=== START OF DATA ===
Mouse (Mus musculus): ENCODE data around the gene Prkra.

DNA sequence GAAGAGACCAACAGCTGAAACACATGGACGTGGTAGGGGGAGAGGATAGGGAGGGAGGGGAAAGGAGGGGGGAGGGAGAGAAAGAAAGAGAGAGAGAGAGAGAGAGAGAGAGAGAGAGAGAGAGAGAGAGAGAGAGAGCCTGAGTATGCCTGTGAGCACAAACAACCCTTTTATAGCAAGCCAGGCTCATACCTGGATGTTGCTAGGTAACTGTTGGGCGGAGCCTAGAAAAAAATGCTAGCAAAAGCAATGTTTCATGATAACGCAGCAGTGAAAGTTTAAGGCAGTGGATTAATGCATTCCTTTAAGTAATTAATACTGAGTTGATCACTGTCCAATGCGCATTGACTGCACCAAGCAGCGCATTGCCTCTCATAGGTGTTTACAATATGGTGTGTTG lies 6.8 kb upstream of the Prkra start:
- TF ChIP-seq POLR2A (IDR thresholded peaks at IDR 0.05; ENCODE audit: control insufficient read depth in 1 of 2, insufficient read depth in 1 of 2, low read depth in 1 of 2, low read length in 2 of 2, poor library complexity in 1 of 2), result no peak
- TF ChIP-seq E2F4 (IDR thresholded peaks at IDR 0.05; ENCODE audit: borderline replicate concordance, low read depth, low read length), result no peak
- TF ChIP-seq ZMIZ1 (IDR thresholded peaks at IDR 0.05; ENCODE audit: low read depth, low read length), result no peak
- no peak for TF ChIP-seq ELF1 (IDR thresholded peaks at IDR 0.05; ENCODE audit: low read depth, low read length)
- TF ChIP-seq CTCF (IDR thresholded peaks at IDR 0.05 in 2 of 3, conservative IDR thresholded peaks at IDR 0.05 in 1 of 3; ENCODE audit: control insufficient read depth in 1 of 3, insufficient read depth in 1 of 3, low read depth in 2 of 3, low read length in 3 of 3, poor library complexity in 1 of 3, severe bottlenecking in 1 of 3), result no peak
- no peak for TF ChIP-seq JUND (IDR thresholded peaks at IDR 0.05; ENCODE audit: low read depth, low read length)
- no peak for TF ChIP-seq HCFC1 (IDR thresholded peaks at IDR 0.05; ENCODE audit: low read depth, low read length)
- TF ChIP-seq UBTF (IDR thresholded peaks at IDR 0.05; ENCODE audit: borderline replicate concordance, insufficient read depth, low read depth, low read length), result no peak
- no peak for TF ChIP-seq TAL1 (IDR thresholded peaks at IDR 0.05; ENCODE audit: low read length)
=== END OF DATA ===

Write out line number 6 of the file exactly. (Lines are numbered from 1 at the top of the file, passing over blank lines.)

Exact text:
- no peak for TF ChIP-seq ELF1 (IDR thresholded peaks at IDR 0.05; ENCODE audit: low read depth, low read length)